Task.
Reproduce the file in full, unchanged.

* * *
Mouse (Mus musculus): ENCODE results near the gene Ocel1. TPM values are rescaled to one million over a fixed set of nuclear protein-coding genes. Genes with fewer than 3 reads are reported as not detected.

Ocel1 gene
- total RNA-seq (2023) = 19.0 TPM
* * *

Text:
Mouse (Mus musculus): ENCODE results near the gene Ocel1. TPM values are rescaled to one million over a fixed set of nuclear protein-coding genes. Genes with fewer than 3 reads are reported as not detected.

Ocel1 gene
- total RNA-seq (2023) = 19.0 TPM